Yemen: $33 million pledged to address decaying oil tanker threat |
FSO Safer, which holds more than one million barrels of oil, is likened to a “time bomb” because it poses the risk of a major spill, either by leaking, breaking or exploding.
The pledges were made at a pledge conference in The Hague, co-sponsored by the UN and the Netherlands, marking the start of efforts to raise the $144 million needed for the scheme.
“We are very grateful to the sponsors who pledged to fund today on very short notice and look forward to receiving further commitments from sponsors who have not yet committed. Once we have enough funding, the work can begin,” speak David Gressly, United Nations Resident and Humanitarian Coordinator for Yemen.
FSO Safer was built in 1976 as an oil tanker and converted into a floating storage and offloading facility (FSO) a decade later.
At 376 meters long, it is one of the largest oil tankers in the world. The amount of crude it holds is more than four times the amount spilled by the Exxon Valdez, the tanker that caused one of the largest environmental disasters in US history.
The ship has been anchored off the coast of the Red Sea of Yemen for more than 30 years.
Production, offloading and maintenance ceased in 2015 due to fighting between the Saudi-led pro-government coalition and the Houthi rebels.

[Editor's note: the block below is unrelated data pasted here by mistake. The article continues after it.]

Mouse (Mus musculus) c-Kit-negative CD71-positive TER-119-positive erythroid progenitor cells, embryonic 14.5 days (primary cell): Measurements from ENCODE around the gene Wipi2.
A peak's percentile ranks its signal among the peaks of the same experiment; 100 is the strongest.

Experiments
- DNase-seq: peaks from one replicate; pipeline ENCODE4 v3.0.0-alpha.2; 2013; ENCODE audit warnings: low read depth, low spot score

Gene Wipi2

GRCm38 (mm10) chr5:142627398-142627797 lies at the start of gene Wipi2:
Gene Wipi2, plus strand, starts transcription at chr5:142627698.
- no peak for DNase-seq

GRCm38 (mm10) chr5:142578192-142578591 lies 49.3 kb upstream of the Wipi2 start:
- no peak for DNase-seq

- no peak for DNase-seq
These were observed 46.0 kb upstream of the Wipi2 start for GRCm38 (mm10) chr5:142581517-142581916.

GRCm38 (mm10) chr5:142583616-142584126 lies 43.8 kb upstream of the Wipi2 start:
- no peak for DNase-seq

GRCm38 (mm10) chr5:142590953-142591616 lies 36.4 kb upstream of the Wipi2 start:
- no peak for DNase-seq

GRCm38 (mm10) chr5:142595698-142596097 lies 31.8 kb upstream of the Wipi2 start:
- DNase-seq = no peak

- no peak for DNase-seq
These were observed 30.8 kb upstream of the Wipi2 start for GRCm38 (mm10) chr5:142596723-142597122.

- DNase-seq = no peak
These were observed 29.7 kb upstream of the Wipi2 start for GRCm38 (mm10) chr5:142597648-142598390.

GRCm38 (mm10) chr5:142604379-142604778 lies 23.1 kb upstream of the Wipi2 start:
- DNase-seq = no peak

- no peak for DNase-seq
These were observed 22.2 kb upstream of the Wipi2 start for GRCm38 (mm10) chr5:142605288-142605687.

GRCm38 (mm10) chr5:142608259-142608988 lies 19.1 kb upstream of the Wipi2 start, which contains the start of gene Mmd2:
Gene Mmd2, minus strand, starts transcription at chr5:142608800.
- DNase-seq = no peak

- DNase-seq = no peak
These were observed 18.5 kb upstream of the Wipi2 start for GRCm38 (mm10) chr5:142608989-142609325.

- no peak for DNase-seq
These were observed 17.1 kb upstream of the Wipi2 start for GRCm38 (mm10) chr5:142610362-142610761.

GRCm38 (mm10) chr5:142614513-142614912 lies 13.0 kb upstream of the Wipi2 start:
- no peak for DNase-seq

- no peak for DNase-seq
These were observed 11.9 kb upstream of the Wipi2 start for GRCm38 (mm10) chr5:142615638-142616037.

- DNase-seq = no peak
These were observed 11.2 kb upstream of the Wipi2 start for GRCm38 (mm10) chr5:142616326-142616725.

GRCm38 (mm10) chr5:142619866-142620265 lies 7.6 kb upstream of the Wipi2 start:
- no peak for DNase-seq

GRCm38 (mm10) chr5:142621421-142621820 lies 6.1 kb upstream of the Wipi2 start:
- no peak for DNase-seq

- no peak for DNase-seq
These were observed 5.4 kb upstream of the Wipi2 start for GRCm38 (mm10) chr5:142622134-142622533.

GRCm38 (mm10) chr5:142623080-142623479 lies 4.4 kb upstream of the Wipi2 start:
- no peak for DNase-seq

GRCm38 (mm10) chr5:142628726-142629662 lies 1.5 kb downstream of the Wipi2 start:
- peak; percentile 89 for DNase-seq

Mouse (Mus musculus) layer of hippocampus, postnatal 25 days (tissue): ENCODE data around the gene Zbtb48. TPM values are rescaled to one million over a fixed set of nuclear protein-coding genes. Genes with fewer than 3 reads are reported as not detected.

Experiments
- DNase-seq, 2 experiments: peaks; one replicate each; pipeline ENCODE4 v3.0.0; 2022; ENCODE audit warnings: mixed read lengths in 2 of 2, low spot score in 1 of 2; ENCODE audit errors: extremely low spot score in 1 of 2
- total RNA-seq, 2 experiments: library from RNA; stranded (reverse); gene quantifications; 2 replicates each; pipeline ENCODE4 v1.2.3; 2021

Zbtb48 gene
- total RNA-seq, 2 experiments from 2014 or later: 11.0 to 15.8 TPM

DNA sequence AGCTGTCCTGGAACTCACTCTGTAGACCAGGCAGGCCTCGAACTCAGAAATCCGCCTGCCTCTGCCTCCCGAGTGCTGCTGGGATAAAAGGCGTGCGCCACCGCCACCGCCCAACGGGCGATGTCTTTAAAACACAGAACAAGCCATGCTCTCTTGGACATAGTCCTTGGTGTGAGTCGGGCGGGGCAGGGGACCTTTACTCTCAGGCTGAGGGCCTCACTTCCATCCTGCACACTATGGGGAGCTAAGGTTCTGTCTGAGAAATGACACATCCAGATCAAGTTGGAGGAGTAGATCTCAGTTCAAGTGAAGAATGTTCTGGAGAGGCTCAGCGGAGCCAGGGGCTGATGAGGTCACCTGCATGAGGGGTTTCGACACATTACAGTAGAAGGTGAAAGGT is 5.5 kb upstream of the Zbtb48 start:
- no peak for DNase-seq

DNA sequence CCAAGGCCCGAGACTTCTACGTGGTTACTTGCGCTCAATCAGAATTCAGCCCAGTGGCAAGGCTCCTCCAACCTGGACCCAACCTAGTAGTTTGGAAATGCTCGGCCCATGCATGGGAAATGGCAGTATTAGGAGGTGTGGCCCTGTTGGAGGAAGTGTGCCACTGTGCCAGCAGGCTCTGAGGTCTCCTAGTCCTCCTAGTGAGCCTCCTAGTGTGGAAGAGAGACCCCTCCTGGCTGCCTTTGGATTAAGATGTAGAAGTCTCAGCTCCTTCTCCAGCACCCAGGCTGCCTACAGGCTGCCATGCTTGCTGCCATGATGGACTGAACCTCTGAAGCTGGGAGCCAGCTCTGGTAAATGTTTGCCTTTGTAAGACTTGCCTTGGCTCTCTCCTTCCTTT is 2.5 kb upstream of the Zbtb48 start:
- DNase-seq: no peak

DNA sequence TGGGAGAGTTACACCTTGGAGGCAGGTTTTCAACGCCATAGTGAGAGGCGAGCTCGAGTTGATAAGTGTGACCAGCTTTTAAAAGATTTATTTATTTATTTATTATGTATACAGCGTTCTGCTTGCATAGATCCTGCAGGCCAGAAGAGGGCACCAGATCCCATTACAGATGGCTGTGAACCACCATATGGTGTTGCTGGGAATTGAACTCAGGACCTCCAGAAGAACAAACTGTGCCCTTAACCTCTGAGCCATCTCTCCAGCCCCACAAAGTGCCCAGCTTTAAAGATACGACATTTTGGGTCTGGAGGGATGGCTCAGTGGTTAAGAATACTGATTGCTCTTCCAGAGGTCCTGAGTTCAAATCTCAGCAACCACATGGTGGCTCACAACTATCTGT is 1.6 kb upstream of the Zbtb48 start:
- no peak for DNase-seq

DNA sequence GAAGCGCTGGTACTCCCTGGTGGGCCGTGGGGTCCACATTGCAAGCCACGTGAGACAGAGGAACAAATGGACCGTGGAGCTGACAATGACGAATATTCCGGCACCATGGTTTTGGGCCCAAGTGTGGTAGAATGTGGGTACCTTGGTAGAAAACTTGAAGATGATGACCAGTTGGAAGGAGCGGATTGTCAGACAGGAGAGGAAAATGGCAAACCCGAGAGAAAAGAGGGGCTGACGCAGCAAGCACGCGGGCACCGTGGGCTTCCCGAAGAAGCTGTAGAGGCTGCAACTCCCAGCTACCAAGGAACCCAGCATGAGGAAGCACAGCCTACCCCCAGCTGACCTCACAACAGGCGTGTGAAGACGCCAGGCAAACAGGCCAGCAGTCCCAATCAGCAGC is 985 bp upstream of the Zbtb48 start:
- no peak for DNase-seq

The ship is currently undergoing repairs and is at risk of an oil spill, with far-reaching consequences.
No time to wander
Fishing communities on the Red Sea coast will be destroyed, and the nearby ports of Hudaydah and Saleef will be closed. Both are vital to the import of food, fuel and lifesaving supplies in a country where some 17 million people depend on humanitarian aid.
Any oil spill would have an environmental impact on water, coral reefs and mangroves, and disrupt shipping through the Bab al-Mandab Strait to the Suez Canal. The cleanup alone cost about $20 million.
In a video message sent to the conference, UN Secretary General António Guterres emphasizes the urgent need to act now.
Grandfather speak. “There’s not a single moment to lose.”
The sponsors that signed the pledge at the conference were the Netherlands, Germany, the United Kingdom, the European Union, Qatar, Sweden, Norway, Finland, France, Switzerland and Luxembourg.
About $40 million is now available for the UN-coordinated plan, which is supported by Yemen’s conflicting parties and key stakeholders.
It calls for action on two options: the installation of a replacement vessel within 18 months and emergency operations in four months to transfer oil from a decomposing tanker to a safe temporary vessel.
The $144 million total cost includes the $80 million needed for emergency operations, ideally starting in the second half of this month.
Auke Lootsma, Resident Representative of the United Nations Development Program (United Nations Development Program)UNDP) in Yemen, highlighting the urgent need for capital.
“If we don’t get enough emergency funding, the weather to move oil will close,” he said. “In October, high winds and unstable currents make operations more dangerous and increase the risk of vessel breakdown.”